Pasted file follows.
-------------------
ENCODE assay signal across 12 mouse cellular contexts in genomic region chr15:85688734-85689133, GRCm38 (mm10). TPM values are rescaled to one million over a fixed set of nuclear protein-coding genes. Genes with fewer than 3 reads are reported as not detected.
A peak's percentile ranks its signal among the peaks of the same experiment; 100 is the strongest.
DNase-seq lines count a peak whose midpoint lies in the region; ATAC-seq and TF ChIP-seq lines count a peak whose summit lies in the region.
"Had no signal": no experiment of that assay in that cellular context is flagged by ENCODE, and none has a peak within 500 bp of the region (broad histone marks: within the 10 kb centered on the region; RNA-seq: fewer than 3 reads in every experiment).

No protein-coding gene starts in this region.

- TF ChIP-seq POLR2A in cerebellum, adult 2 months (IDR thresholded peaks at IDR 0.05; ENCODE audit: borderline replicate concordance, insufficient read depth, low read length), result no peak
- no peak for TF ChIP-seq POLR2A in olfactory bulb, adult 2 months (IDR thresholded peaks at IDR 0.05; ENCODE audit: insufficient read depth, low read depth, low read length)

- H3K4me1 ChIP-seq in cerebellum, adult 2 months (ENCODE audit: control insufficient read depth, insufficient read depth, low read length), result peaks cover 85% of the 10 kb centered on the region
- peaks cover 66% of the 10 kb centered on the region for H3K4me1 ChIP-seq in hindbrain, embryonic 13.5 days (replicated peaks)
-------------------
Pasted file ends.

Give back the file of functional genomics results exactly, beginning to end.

ENCODE assay signal across 12 mouse cellular contexts in genomic region chr15:85688734-85689133, GRCm38 (mm10). TPM values are rescaled to one million over a fixed set of nuclear protein-coding genes. Genes with fewer than 3 reads are reported as not detected.
A peak's percentile ranks its signal among the peaks of the same experiment; 100 is the strongest.
DNase-seq lines count a peak whose midpoint lies in the region; ATAC-seq and TF ChIP-seq lines count a peak whose summit lies in the region.
"Had no signal": no experiment of that assay in that cellular context is flagged by ENCODE, and none has a peak within 500 bp of the region (broad histone marks: within the 10 kb centered on the region; RNA-seq: fewer than 3 reads in every experiment).

No protein-coding gene starts in this region.

- TF ChIP-seq POLR2A in cerebellum, adult 2 months (IDR thresholded peaks at IDR 0.05; ENCODE audit: borderline replicate concordance, insufficient read depth, low read length), result no peak
- no peak for TF ChIP-seq POLR2A in olfactory bulb, adult 2 months (IDR thresholded peaks at IDR 0.05; ENCODE audit: insufficient read depth, low read depth, low read length)

- H3K4me1 ChIP-seq in cerebellum, adult 2 months (ENCODE audit: control insufficient read depth, insufficient read depth, low read length), result peaks cover 85% of the 10 kb centered on the region
- peaks cover 66% of the 10 kb centered on the region for H3K4me1 ChIP-seq in hindbrain, embryonic 13.5 days (replicated peaks)